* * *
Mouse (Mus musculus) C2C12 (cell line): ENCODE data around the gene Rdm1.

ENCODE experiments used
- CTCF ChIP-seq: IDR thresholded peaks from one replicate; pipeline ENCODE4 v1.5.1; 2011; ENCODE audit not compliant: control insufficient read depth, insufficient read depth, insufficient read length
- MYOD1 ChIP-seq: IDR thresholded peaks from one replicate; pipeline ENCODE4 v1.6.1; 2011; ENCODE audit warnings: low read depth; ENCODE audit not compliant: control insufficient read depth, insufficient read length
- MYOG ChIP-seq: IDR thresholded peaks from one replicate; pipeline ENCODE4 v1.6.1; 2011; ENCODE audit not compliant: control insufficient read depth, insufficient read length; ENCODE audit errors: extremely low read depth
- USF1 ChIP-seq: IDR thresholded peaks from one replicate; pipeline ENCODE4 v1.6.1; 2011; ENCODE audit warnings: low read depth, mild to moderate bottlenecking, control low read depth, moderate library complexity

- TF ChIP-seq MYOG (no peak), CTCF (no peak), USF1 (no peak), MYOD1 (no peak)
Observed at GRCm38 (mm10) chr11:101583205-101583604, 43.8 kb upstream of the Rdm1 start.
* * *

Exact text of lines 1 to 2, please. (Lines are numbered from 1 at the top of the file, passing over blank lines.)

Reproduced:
Mouse (Mus musculus) C2C12 (cell line): ENCODE data around the gene Rdm1.

ENCODE experiments used